While you are preparing your command for this expedition you will take post at or near Horse Head. Send your baggage to Jacksonport, to join you at Pocahontas, sending a proper guard with i t. It is expected that you will be ready to march on this expedition by the 23rd instant.
You will please take every pains to insure absolute secrecy as to the object and destination of your command.
I am, colonel, very respectfully, yours,
D. H. MAURY,
HEADQUARTERS MISSOURI STATE GUARD,
Camp, Van Buren, Ark., March 19, 1862.
Honorable J. P. BENJAMIN,
Secretary of War, Richmond, Va.:
SIR: I have the honor to acknowledge the receipt of your valued communication of the 5th ultimo. It would have met with earlier attention but that circumstances surrounding me since its reception, ere this well known to you, have forced the delay.
In accordance with your request I herewith give the names of officers in the State Guard competent to command brigades; they are named in order of their merit, as estimated by me:
1. Colonel Henry Little, commanding brigade, reported.
2. Brigadier General Martin E. Green, commanding Second Division.
3. Brigadier General A. E. Steen, commanding Fifth Division.
4. Brigadier General M. M. Parsons, commanding Sixth Division.
5. Brigadier General D. M. Frost, commanding Seventh Division.
Brigadier General William Y. Slack and Edwin W. Price I prefer not to classify. The first, because severely wounded in the engagement of the 7th and 8th instant; the second, because now a prisoner of war, having been captured some weeks since when on his return to the army from North Missouri with recruits. Besides, he is my son. Both are officers of marked gallantry and energy. I commenced to your consideration, as chief of artillery in this division, Brigadier General M. Lewis Clark.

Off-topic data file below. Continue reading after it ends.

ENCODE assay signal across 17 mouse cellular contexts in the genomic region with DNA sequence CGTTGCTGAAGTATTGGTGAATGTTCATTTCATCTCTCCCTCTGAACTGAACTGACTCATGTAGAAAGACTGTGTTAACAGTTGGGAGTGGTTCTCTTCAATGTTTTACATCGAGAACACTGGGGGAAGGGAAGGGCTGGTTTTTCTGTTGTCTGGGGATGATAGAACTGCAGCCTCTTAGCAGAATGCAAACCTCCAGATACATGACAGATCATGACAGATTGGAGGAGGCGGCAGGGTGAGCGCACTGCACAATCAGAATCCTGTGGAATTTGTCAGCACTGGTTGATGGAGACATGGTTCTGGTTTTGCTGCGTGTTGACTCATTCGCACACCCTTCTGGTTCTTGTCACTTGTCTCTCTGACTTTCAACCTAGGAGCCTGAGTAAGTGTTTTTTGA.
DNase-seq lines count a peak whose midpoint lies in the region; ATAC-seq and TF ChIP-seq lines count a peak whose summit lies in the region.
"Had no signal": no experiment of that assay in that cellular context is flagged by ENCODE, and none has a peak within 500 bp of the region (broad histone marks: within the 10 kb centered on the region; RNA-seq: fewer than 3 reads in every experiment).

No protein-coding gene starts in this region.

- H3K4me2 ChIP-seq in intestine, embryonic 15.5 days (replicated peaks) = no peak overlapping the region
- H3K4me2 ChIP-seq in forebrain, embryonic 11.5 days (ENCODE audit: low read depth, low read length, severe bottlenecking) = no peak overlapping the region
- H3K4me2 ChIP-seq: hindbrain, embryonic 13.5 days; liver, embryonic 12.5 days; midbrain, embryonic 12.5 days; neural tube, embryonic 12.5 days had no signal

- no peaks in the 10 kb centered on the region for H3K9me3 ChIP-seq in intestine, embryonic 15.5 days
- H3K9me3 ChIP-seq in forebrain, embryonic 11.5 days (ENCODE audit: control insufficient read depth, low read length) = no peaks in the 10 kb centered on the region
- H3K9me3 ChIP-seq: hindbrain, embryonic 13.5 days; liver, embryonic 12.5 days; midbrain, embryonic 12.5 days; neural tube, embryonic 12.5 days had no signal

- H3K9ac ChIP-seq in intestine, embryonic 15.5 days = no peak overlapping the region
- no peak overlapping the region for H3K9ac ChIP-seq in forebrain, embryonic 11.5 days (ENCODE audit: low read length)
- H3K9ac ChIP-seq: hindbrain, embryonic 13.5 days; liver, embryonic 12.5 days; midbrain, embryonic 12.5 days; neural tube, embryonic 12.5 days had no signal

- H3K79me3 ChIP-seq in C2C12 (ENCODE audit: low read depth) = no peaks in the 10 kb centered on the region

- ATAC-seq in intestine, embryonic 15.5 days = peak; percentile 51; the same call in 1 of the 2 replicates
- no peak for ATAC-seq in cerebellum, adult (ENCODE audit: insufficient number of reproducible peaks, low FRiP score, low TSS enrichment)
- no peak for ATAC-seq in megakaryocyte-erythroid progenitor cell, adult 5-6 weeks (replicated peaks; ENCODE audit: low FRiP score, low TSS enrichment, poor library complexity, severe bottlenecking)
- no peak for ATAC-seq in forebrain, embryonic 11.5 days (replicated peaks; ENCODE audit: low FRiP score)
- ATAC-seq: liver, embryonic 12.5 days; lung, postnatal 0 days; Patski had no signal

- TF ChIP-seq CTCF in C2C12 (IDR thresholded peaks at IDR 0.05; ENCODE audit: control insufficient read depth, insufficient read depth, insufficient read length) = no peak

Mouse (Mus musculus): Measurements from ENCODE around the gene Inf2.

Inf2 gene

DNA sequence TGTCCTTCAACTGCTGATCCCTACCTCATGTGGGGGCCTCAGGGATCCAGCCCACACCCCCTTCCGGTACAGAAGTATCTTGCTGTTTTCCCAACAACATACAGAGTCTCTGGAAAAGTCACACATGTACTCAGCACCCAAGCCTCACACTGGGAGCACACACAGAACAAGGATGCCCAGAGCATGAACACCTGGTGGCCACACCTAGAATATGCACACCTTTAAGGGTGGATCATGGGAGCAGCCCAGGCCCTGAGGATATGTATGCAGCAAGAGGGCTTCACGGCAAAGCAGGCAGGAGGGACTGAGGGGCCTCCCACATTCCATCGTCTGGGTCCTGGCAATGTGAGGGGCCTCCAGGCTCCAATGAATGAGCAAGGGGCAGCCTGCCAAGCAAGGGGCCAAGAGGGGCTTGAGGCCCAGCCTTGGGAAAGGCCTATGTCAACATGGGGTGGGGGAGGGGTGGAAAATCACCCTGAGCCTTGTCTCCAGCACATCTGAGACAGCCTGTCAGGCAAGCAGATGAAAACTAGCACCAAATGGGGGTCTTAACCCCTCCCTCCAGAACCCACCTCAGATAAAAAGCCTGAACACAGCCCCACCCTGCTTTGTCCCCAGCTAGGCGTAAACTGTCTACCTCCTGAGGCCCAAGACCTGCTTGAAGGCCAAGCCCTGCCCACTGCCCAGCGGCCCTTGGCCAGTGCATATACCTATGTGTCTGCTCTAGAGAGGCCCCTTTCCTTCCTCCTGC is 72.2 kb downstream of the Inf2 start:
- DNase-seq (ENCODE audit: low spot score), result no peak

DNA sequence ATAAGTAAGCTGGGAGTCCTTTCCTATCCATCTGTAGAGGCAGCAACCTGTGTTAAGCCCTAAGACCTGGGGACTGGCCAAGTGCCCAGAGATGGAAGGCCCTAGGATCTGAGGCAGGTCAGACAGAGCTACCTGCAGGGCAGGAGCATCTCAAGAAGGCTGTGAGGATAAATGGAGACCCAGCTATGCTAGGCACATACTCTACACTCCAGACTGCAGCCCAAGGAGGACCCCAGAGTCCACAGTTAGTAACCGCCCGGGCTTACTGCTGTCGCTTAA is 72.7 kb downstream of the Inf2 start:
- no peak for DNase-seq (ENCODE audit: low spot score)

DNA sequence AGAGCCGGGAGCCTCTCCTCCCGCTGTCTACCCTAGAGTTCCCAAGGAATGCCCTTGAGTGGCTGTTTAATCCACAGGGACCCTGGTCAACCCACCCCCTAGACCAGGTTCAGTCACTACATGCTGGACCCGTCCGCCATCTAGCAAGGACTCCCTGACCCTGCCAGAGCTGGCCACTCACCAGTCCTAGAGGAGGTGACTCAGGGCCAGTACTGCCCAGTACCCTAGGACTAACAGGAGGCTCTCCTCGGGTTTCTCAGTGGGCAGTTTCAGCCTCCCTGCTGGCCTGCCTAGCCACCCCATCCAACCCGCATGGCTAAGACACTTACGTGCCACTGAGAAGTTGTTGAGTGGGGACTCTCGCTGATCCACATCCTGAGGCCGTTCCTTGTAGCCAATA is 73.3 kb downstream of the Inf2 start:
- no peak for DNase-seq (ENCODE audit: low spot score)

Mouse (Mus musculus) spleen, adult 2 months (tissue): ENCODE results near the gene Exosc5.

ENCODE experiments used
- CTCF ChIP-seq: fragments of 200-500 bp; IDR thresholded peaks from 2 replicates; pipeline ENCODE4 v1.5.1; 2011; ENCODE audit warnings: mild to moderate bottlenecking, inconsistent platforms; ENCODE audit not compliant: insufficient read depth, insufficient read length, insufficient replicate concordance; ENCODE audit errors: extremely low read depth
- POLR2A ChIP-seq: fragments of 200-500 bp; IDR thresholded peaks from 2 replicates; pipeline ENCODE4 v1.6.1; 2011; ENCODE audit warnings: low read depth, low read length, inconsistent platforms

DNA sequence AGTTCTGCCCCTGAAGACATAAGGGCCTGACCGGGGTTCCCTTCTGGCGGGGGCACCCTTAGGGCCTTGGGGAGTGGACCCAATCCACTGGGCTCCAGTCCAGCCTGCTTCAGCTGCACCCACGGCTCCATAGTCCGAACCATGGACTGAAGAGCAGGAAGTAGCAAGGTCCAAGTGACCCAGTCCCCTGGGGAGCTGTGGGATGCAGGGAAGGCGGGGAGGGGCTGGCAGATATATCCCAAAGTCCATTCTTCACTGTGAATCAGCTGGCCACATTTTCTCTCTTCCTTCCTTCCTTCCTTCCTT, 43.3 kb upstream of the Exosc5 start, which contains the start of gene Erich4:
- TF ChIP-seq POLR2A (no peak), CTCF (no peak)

The larger part of the State Guard, I think, will enlist in the Confederate service, and to the promotion of this subject I shall direct every practicable energy. My men, numbers of them, would have entered that service before, but were determined first to know who was to command them. From a telegram from a friend of the 6th I learn that my nomination as a major-general in the Confederate service was that day confirmed by the senate. I have no official knowledge of the fact. About 5,000 of my command have been sworn into the Confederate service, and I now feel assured that the bulk of the remainder will follow their example when they know my appointment has been made.
With such additions to my force as I am led to believe will shortly be made, although not officially advised of them, I do not question my ability to penetrate aggressively the heart of Missouri.
My report of the battle of the 6th, 7th, and 8th instant will be made up at the earliest moment and submitted to Major General Earl Van Dorn, through whom the Government will receive all needful information.
I have the honor, sir, to remain, most respectfully, your obedient servant,
Major-General, Commanding Mo. S. G.